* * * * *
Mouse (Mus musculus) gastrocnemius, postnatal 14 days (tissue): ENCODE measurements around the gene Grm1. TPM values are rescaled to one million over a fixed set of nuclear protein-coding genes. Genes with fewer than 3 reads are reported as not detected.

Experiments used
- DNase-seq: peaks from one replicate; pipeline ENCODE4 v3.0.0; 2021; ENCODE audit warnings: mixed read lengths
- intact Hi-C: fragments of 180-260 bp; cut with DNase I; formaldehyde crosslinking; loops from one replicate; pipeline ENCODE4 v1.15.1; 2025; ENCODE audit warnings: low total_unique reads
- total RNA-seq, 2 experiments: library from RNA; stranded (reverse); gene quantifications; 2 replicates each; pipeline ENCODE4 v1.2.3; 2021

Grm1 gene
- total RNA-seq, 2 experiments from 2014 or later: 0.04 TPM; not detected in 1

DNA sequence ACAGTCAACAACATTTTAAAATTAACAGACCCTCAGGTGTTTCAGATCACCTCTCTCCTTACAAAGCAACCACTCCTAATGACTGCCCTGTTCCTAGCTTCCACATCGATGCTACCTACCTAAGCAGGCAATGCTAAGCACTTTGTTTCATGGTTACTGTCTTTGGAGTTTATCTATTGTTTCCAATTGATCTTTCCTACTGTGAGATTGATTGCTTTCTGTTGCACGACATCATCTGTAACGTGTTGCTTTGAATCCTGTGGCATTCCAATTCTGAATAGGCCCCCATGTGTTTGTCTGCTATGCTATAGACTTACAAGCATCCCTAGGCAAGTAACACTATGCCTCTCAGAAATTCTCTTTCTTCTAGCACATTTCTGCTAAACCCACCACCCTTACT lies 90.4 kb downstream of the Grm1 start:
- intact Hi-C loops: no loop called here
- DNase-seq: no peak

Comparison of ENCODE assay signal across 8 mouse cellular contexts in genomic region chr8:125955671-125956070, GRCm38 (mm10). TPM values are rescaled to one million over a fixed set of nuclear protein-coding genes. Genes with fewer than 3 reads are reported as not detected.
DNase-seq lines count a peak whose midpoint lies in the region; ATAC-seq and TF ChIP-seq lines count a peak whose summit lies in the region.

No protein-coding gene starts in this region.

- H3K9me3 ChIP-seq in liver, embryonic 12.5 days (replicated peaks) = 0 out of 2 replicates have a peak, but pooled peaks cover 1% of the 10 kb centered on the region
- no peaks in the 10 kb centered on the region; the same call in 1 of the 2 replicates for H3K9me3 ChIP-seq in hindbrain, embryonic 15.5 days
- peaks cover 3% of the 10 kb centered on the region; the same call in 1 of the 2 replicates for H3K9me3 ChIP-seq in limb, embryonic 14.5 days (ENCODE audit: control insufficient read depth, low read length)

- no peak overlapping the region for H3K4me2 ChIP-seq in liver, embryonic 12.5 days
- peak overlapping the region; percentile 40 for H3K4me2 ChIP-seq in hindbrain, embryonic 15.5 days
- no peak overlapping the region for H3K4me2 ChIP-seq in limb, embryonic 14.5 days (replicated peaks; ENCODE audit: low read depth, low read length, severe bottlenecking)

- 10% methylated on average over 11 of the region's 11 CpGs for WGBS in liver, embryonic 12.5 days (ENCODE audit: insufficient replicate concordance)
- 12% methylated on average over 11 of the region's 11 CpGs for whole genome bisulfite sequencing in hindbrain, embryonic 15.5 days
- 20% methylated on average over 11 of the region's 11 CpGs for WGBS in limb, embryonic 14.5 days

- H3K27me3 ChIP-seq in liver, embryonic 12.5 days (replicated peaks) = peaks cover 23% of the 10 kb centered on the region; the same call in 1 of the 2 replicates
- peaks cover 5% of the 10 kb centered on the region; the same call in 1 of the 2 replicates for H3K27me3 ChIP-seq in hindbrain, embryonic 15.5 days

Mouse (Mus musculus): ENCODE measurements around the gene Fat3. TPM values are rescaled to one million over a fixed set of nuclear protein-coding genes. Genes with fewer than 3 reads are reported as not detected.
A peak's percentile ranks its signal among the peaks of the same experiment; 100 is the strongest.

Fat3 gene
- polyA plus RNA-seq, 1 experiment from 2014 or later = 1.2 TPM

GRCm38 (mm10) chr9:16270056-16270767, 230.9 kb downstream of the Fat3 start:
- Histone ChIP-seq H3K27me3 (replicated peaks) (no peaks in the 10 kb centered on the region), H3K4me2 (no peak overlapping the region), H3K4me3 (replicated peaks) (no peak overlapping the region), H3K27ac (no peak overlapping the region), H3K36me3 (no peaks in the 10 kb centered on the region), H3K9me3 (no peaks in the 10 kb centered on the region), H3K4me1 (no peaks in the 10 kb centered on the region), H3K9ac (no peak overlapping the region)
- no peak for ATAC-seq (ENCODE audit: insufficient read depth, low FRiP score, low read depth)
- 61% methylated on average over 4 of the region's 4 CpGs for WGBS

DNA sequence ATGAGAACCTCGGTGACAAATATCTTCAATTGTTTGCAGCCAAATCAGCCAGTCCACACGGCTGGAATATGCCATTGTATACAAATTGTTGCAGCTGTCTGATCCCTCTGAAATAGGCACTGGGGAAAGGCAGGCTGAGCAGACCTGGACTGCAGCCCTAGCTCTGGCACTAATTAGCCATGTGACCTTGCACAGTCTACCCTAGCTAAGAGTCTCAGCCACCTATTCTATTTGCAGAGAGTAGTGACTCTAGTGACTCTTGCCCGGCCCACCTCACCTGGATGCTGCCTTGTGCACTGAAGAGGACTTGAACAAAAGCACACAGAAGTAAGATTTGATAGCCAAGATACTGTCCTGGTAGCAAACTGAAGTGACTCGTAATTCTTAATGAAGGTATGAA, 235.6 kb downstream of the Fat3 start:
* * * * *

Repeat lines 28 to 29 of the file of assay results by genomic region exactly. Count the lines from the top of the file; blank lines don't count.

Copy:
- polyA plus RNA-seq, 1 experiment from 2014 or later = 1.2 TPM

GRCm38 (mm10) chr9:16270056-16270767, 230.9 kb downstream of the Fat3 start: